So I have a sense for what cooked wine smells and tastes like. So I think I'll be able to detect what state this Donjon is in.

Lessons Learned

Obviously the lesson learned is that wine can heat up very quickly in a car - even in New England. A common occurrence in Napa in the summer is for someone to love a wine at a winery, put it in their car, let it roast then wonder why it's not as good at home as it was at the winery. I knew not to leave my wine in the car in the heat, but even when I realized my mistake I thought for sure I'd be okay if the car was in the shade and it was the earlier part of the day for a few hours.

That's not the case and this will make me more conservative when I have wine shipped here - even from in-state retailers and wineries. The back of those FedEx trucks can get warm I bet! Better to be safe than sorry.

The unfortunate irony is I was razzing my friend about being too paranoid about provenance. And I was careless and got burned.

It could be $85 down the drain. Not the end of the world but obviously not the desired state.

How long does it take wine to overheat?

How long? Not long.

I accidentally left the wine in the car for 3 hours and it leaked.
Like Tow Mater says in Cars 2 "I never leak! I never leak!"

What you reap is what you sow.

Be careful with your wines and eliminate owner-inflicted exposure to heat to give yourself the best chance of enjoying your wines at their peak.

It seems like just yesterday we were talking about it being too cold to ship wine. Now it's way too hot. Best to stick to spring and fall shipping schedules and avoid iffy situations in extreme temperatures.

I'll try to find an occasion to pop the Donjon soon. I'll let you know how it goes when I do. Subscribe to the WWP and you'll never miss an update.

Question of the Day: What would you do now if you were in my shoes? Pop the bottle open as soon as possible? Get another bottle as a control to compare this potentially cooked bottle to? Relax and try to enjoy it - it might be fine?


Five Recommended Spanish Rosés

Monday, July 1, 2013

Bodegas del Rosario Monastrell vineyards in Bullas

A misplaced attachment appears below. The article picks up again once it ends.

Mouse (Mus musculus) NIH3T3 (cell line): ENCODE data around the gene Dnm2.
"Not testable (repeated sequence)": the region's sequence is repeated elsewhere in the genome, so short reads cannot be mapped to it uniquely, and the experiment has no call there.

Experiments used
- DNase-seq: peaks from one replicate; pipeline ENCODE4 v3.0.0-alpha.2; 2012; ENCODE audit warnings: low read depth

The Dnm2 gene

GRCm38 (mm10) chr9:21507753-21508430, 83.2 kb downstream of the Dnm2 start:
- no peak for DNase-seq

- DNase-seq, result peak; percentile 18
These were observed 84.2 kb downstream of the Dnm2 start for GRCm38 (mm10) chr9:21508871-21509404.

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With the 4th of July holiday coming up I wanted to share picks for some of the better rosado wines I tried while in Yecla, Jumilla and Bullas. In case you missed it, these are from a trip I took to Spain last week. Read more about the trip here.

These wines are mostly Monastrell driven and usually present themselves in light shade of magenta. On average their flavors are more intense than what you'd find in say a Provençal rosé like this one. Alcohol levels ranged from 12.5% to 14.5%.

Most of these area available in the US - click the Wine-Searcher links to search for them at a nearby retailer. Prices listed are the average price where I saw strong availability at retailers according to Wine-Searcher.

2012 Castaño Rosado ~$9.99

Produced by Bodegas Castaño. Smells and tastes like fresh strawberries and watermelon candy but it never gets overly sweet. Medium acidity. Very satisfying and so easy to drink. No off notes. From the Yecla DO.

I'm pretty sure I've seent his one around in Massachusetts but the best availability seems to be at Total Wine stores. Find it on Wine-Searcher

Hard to complain about anything with this one.
2012 Las Reñas Rosado ~$5.99

Produced by Bodegas del Rosario in the Bullas DO. Light magenta in the glass and so refreshing. The flavor profile is very satisfyingly intense and it's 14.5% alcohol but doesn't taste hot at all. 100% Monastrell. Hit the spot after some time in the warm vineyards. Poured by the glass as the house rosé at a restaurant we'd dine at later that evening and a terrific value. A Las Reñas white and red are available at Wegman's in the US for $5.99. Expect a rosé to follow in the future.

They also make a Liquid Geography Rosado with more widespread availability for around $8.99. Find it on Wine-Searcher

Look for an upcoming vintage of this at Wegman's for $5.99
2012 Bodegas Olivares Rosado ~$8.99

From Bodegas Olivares in Jumilla. Nice fruity nose and flavors. Medium-high acidity - would be great with food. Find it on Wine-Searcher

Solid. A crowd pleaser.
2012 Bodegas la Purisima Rosado

Bodegas la Purisima is a cooperative in Yecla that's just bringing their wines to the US. Their rosado has an inviting nose of plush strawberries with leafy briar patch notes in the background Very clean and dry. 12.5% alcohol.

Not quite available in the US, but soon!
Question of the Day: What are some of your favorite Spanish rosés?